Indo-Trinidadian Dr. Christendat Mahadeo from University of Illinois said that Indo-Caribbean should actively participate in the political process and take more civic responsibility in the US. The last speaker of the conference, Hon. Ravi Dev, a member of the Guyana Parliament representing ROAR, said that PIOs' human rights can be respected only if the community advances its political rights. The conference session ended with concluding remarks by St. John's University's Vice Provost Dr. Willard Gingerich who thanked the organizers for putting together the conference at the university.

The conference concluded with a plenary session on Sunday, March 21st, at the Crowne Plaza Hotel where the delegates passed the following resolutions:

  1. Resolution on Fiji
  2. WHEREAS all citizens of Fiji are duly entitled to equal justice and freedom as provided under United Nations charters,

    AND WHEREAS the constitution of Fiji guarantees appropriate representation of all its people in the government,

    AND WHEREAS the Supreme Court of Fiji has determined that the constitution of Fiji must be observed and democracy restored by the Government of Fiji,

    AND WHEREAS persons of Indian origin in Fiji are still being denied their legitimate constitutional and legislative representation,

    WE call on the Government of Fiji to fully implement the decision of its Supreme Court and restore all rights and privileges to persons of Indian origin in Fiji.

  3. Resolution on Trinidad & Tobago
  4. WHEREAS all citizens of Trinidad and Tobago are duly entitled to equal justice and freedom as provided under United Nations charters,

    AND WHEREAS there exists in Trinidad and Tobago a heightened state of atrocities stemming from abduction and kidnapping of persons of Indian origin in Trinidad and Tobago,

    AND WHEREAS there is deep concern that the Government of Trinidad and Tobago is not effectively dealing with this crisis which continues to terrorize persons of Indian origin in Trinidad and Tobago,

    WE call on the Government of Trinidad and Tobago take immediate actions to bring an end to the abuse of human rights against persons of Indian origin in Trinidad and Tobago;

    AND FURTHER, we call on the Government of Trinidad and Tobago to immediately file a report with the United Nations International Human Rights Commission detailing what direct actions the Government of Trinidad and Tobago has taken to bring a cessation of the abduction and kidnapping perpetuated against of persons of Indian origin in Trinidad and Tobago.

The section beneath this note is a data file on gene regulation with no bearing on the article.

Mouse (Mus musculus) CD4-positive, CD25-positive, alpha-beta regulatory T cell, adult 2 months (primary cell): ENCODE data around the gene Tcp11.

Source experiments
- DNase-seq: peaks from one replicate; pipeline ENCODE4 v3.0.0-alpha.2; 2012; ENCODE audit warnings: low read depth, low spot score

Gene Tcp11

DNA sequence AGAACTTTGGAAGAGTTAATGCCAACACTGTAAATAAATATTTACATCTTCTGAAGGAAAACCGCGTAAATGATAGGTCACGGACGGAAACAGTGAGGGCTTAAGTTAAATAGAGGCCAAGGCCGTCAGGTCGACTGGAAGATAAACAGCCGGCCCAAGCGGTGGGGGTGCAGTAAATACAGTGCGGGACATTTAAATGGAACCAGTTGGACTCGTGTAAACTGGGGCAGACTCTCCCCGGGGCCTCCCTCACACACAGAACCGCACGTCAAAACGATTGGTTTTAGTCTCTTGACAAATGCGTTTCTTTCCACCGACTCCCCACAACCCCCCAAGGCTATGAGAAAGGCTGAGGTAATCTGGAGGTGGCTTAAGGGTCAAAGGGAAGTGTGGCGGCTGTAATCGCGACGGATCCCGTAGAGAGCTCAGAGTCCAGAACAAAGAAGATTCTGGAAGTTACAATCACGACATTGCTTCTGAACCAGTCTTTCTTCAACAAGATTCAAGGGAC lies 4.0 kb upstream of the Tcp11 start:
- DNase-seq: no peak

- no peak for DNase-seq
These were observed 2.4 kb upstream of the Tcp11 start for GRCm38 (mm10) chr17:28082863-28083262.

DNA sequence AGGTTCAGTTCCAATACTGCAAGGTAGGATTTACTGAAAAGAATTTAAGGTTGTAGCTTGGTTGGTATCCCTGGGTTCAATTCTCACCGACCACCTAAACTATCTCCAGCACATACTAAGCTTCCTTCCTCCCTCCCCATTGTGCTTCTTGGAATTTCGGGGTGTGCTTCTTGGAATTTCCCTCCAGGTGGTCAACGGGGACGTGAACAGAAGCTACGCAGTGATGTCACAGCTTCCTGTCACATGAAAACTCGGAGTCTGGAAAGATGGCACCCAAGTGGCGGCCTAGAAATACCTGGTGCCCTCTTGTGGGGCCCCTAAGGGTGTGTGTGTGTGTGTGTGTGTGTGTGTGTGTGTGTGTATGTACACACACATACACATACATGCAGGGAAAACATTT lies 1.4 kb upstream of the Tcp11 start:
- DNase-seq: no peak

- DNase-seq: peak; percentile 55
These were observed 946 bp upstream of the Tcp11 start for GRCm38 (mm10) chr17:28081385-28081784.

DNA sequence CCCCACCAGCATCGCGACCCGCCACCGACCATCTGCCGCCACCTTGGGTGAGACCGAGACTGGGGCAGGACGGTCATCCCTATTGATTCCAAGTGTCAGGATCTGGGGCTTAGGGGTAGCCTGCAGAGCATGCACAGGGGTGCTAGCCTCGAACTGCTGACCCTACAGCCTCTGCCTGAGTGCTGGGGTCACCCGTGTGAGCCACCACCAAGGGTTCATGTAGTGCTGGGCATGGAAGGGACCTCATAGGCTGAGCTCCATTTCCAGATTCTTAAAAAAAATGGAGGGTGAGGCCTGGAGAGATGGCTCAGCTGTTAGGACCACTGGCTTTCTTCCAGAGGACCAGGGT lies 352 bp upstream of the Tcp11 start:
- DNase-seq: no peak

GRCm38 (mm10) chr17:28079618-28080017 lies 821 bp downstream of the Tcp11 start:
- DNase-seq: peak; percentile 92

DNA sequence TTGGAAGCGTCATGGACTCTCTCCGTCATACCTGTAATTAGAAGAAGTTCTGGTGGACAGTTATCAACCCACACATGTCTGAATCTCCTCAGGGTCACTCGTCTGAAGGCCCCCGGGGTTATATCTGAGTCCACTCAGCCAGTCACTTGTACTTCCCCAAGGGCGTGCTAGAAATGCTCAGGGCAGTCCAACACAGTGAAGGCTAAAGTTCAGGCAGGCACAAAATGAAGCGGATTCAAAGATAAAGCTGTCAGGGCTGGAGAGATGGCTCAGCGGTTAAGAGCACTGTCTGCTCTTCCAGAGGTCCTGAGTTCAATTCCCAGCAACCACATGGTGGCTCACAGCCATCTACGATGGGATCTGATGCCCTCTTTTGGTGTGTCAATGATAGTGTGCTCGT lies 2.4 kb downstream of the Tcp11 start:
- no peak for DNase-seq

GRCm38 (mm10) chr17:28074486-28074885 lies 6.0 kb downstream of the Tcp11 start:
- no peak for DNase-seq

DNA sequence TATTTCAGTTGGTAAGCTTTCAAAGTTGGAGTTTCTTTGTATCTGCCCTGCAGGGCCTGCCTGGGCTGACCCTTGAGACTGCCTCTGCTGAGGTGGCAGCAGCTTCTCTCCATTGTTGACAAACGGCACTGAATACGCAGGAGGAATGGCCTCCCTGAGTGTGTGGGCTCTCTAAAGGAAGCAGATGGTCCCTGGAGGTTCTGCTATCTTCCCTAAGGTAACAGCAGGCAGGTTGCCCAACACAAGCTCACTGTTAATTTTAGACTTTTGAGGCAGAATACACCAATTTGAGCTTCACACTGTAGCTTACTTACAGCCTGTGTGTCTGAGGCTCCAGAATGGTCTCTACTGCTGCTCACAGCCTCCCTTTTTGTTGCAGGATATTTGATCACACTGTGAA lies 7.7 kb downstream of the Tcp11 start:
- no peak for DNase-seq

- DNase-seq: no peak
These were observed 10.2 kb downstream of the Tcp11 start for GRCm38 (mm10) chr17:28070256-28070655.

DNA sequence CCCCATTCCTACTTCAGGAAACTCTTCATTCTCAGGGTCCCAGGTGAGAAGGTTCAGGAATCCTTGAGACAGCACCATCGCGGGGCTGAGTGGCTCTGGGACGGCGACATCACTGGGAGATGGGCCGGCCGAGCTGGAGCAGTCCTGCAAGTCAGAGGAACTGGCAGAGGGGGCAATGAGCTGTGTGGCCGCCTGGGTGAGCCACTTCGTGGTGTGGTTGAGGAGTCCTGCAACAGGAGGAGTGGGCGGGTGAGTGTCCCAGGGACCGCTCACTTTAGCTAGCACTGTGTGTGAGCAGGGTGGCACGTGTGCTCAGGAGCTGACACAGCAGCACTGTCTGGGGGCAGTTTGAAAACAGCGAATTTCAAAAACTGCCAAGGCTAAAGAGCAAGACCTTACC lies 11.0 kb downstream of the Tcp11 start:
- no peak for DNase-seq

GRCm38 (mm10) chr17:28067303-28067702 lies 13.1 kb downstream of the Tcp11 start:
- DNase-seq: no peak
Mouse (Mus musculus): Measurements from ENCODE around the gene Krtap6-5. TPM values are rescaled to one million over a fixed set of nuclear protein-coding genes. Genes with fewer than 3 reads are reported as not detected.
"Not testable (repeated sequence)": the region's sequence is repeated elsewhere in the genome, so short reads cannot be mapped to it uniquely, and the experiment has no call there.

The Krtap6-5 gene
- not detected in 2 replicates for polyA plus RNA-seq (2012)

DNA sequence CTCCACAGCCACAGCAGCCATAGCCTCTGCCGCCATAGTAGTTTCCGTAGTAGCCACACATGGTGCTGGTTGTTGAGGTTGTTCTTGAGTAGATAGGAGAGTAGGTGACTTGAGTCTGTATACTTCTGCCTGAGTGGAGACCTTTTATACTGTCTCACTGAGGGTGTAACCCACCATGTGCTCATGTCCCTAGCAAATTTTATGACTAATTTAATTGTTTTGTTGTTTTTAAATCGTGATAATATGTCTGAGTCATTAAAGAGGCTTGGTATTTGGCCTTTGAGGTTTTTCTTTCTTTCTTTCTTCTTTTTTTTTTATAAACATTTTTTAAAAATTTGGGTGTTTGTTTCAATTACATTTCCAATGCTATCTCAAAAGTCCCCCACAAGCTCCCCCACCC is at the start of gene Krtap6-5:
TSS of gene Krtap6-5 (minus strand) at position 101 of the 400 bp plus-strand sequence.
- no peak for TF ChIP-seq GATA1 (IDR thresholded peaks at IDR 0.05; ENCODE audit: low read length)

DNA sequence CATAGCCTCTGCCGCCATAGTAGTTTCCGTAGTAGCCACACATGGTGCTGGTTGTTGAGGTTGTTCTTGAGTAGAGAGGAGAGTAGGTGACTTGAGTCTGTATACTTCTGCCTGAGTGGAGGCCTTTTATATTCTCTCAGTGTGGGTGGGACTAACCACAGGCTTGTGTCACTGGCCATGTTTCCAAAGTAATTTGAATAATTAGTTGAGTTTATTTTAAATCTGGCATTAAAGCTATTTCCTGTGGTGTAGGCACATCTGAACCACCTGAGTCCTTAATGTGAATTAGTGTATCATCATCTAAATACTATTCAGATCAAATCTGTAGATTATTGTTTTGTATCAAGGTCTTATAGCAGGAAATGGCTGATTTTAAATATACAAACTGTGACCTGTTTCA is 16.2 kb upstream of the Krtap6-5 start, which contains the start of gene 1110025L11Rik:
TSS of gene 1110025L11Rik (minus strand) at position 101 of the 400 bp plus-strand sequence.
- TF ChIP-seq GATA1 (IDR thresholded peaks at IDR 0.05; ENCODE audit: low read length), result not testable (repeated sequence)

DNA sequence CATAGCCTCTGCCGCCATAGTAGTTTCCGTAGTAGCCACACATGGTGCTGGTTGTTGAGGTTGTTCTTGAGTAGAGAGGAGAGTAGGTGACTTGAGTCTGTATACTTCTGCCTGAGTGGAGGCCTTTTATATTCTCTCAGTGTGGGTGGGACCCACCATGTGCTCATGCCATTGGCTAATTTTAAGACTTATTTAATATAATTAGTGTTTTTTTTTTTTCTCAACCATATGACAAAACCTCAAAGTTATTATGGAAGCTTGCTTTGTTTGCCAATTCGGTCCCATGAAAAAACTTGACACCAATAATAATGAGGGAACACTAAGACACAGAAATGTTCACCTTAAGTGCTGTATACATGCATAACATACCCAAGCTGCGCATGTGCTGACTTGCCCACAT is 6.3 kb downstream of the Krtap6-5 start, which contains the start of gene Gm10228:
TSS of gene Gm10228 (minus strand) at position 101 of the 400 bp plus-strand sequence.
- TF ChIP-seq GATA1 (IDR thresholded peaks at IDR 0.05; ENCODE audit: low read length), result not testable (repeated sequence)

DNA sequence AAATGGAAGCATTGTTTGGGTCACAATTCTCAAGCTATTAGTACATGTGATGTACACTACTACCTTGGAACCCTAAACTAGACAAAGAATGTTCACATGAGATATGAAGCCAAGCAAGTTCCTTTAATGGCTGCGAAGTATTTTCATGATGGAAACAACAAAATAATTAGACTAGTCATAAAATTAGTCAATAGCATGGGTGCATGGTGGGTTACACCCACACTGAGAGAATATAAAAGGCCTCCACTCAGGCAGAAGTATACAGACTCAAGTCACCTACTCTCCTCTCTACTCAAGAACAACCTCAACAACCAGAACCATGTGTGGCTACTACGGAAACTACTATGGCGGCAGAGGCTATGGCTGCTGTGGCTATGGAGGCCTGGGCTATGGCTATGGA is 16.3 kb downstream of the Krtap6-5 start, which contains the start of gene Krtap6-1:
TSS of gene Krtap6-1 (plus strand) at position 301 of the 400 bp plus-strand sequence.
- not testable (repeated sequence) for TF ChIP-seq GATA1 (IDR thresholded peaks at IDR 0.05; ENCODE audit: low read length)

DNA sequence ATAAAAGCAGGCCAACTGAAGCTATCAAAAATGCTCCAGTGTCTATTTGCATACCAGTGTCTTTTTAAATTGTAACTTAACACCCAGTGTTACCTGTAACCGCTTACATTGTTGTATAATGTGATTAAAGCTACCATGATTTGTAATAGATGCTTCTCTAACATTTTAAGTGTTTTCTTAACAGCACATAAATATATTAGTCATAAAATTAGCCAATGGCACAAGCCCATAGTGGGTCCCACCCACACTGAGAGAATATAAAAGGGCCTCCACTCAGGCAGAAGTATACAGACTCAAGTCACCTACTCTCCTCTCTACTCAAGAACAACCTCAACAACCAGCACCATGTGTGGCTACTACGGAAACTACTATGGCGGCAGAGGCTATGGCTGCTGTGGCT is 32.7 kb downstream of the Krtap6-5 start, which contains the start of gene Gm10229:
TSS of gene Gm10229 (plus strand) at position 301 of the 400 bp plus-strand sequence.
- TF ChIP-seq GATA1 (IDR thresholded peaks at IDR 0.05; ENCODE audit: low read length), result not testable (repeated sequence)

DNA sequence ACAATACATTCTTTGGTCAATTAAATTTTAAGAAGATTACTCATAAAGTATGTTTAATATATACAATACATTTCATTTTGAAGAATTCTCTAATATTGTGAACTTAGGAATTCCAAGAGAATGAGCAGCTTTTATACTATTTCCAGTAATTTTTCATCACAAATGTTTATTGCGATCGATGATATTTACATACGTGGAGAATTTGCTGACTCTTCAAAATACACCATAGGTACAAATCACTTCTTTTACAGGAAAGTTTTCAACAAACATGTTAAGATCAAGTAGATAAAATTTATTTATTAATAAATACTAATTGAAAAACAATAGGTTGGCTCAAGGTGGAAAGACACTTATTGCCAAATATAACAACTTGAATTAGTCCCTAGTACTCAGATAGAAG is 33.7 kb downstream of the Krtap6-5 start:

5. Resolution on Bangladesh
  6. WHEREAS all citizens of Bangladesh are duly entitled to equal justice and freedom as provided under United Nations charters,

    AND WHEREAS we are fully cognizant of the many atrocities being committed against the minority citizens of Bangladesh, especially against Hindus, Christians and Buddhists,

    WE call on the Government of Bangladesh to take immediate actions to put an end to this abuse of human rights being perpetuated against minority groups in Bangladesh.

  7. Resolution on Bangladesh
  8. WHEREAS all citizens of Bangladesh are duly entitled to equal justice and freedom as provided under United Nations charters,

    AND WHEREAS we are fully cognizant of the many atrocities being committed against the minority citizens of Bangladesh, especially against Hindus, Christians and Buddhists,

    WE call on the Government of India to take immediate steps with the Government of Bangladesh to put an end to this abuse of human rights being perpetuated against minority groups in Bangladesh.

  9. Resolution on Guyana
  10. HEREAS all citizens of Guyana are duly entitled to equal justice and freedom as provided under United Nations charters,

    WE condemn the on-going human rights abuses perpetrated against persons of Indian origin in Guyana.

    AND we call on the Government of Guyana to take all additional and necessary measures to remedy the abuses forthwith. AND WE further condemn any and all groups that perpetuate such violence against persons of Indian origin in Guyana.

  11. Resolution to Government of India
  12. WHEREAS all citizens are duly entitled to equal justice and freedom as provided under United Nations charters,

    AND WHEREAS persons of Indian origin living in various countries outside of India are faced human rights abuses in various forms,

    WE call on the Government of India to closely and actively monitor the human rights abuses perpetuated against persons of Indian origin living in various countries outside of India, and to take all necessary measures and seek appropriate remedy to put an end to those abuses.